Unfortunately, the episode didn't actually show us Jessie Eden, or her rally at the Bull Ring, though it is revealed that a drunken Aunt Polly, burdened with guilt at the Shelby's increasing murderous exploits, got very pally with the twenty-two year old firebrand though found her too diplomatic for her tastes!
Peaky Blinders, Series 3 Episode 4;
The Shelby Women discuss Jessie Eden's strike
It appears that Peaky's writer Steven Knight has taken both the 1926 General Strike and a subsequent week-long strike for female workers in January 1931 as his main inspiration here. In reality, the first recorded act of militant unionism that Jessie Shrimpton (her maiden name, and as she was then known) undertook was in the General Strike, which means Knight has used some licence to depict her as politically active some two years prior to what we actually know. It's not the first bending of fact Knight has undertook - many will remember how, in series two, he wrote of Tommy Shelby and Churchill as being active in the British forces at Verdun; a First World War battle that occurred between the French and German armies only.
The General Strike lasted 9 days from 4th May to 13th May, an attempt to force the government to halt wage reduction and worsening conditions for the 1.2 million locked out coal miners. Despite over a million people standing in solidarity and transport and heavy industry being particularly effected, the action proved unsuccessful thanks to a prepared government reaction and the enlisting of middle class volunteers to run services struck by the industrial action.
For the fiftieth anniversary of the strike, The Birmingham Post interviewed a then 74-year-old Eden - then using her final married name of McCulloch - for her memories of the day she downed tools at Lucas' and led all the women in her section out to join the traditional May Day march onto the streets of Birmingham alongside some 25,000 fellow marchers from across the city.
"When policemen laid hands on trade union tomboy Jessie McCulloch at a workers' meeting in the old Bull Ring during the 1926 General Strike they pretty soon realised they had made a mistake; 'One policeman put his hands on my arm. They were telling me to go home but the crowd howled 'Hey leave her alone' and some men came and pushed the policemen away. They didn't do anything after that. I think they could see that there would have been a riot. I was never frightened of the police or the troops because I had the people with me you see; I don't know what I'd have felt like on my own'"
On strike, the Shelby womenfolk march to the Bull Ring to hear Jessie Evans speak; Peaky Blinders, Series 3, Episode 4.
She soon got a taste of it. In 1931 Jessie went down in history when she led 10,000 Birmingham women out on a week long strike - virtually unheard of at such time. It all started when Lucas' management instigated a time and motion study from America called the Bedaux System, after its creator Charles Eugene Bedaux, which had so impressed factory owner Charles Lucas on a visit to the US. It was universally accepted among the management at Lucas' that Jessie's work filing shock absorbers at the plant was both the quickest and most efficient and the plan was to set the time by her and expect her colleagues to keep up with her. The two Americans brought to Birmingham had even begun to time the women's visits to the toilet and this offensive act spurred Jessie and 140 of the girls into action; refusing to participate in the project, the Americans were chased from the screw machine shop, with one of them taking to the roof!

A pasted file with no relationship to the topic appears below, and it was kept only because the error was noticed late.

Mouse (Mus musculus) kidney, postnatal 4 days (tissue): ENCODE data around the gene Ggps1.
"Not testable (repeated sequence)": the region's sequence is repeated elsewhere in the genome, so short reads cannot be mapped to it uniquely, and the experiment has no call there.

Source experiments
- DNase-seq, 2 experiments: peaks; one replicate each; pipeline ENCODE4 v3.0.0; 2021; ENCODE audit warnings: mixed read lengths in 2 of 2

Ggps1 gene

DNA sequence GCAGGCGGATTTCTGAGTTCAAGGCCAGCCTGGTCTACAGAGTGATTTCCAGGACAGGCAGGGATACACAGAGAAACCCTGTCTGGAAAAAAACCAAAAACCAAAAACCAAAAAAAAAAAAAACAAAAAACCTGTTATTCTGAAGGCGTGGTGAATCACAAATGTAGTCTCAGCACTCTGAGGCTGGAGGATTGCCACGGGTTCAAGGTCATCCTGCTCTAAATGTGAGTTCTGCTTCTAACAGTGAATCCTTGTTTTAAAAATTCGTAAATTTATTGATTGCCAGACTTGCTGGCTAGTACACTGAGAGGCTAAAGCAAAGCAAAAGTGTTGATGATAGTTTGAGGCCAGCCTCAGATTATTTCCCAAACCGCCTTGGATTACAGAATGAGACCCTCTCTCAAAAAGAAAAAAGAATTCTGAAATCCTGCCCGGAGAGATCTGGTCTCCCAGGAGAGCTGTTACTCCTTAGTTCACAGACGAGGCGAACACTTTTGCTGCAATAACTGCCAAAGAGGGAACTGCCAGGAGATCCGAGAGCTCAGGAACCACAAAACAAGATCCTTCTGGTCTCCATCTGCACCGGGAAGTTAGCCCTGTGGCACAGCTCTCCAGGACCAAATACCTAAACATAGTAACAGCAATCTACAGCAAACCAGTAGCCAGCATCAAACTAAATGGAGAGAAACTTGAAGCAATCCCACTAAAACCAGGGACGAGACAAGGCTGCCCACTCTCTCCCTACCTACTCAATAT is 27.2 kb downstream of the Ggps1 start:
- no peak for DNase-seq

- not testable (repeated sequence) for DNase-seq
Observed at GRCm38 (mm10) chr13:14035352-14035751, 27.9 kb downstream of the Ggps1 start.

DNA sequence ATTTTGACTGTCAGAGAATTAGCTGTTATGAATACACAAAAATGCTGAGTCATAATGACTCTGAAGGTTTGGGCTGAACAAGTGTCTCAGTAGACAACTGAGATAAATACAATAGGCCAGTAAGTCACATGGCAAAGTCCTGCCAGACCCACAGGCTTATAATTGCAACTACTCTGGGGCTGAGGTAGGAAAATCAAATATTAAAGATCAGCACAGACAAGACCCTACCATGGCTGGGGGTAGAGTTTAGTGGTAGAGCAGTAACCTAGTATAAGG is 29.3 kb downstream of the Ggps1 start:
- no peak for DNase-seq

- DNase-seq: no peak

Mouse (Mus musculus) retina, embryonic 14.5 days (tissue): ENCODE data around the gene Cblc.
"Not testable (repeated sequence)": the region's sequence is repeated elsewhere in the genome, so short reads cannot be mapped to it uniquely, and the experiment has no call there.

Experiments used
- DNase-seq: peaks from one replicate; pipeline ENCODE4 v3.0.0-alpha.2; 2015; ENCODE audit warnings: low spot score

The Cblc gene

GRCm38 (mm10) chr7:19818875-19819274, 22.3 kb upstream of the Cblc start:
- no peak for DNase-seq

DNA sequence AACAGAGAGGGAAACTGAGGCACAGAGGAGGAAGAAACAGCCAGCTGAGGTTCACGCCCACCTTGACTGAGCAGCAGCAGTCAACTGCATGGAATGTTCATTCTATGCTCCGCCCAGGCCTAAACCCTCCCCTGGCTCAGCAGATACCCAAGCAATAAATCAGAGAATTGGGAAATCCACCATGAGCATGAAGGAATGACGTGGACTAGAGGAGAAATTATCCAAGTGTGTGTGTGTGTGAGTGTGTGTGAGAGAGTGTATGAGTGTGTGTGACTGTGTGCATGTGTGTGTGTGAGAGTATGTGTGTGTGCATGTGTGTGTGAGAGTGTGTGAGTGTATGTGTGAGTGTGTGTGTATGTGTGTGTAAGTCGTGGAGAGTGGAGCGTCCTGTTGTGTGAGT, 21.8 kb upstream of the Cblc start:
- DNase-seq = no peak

Jessie initially went to the AEU (Amalgamated Engineering and Electrical Union) to ask them to represent her fellow women in this dispute but, whilst the AEU were the most populated and largely Communist union at Lucas' at the time, they did not accept women as members. So instead she turned to the TGWU (Transport and General Workers Union) who promptly signed up the female workforce at her behest. A rank and file committee was duly formed, holding lunchtime meetings at the gates. Numbers increased rapidly and eventually, Jessie led thousands of women out of the gates in an all-out strike.
With support from other factories and the Birmingham branch of the Communist Party (which Jessie had now joined) Lucas' seemed set for a complete stoppage and an anxious management dropped the Bedaux system as a result.Tasting victory, the jubilant workforce hoisted Jessie up onto their shoulders in celebration. But triumph proved to be short-lived; a 5,000 strong victory march the following day was broken up by Birmingham's Chief Constable who was booed by the procession and arrests of known communists were made in attempts to stage a May Day rally. After a while, cutbacks at the Lucas plant and a vengeful management saw Jessie lose her job. She subsequently received victimisation pay from the union and a gold medal from Ernest Bevin and had so impressed the party that they would sent her to Soviet Russia to help rally the female workers at the Moscow Metro.
Returning to England, Jessie raised her family, remarried and remained politically active, playing a prominent part in the 1939 mass rent strike across the city and would spend much of the war involved in pro-Soviet activity building bridges with the USSR's ambassador and many visiting delegations in an attempt to improve our relationship with Russia. She unsuccessfully stood for council representing the Communist Party in the 1945 election for the Handsworth district, but drew a respectable 3.4% of the vote. She protested against the Vietnam war in the 1960s and remained an active and much respected member of the party until senility struck in the late '70s. She died in 1986 after spending her last years in hospital from heart failure and dementia. She was 84 years old.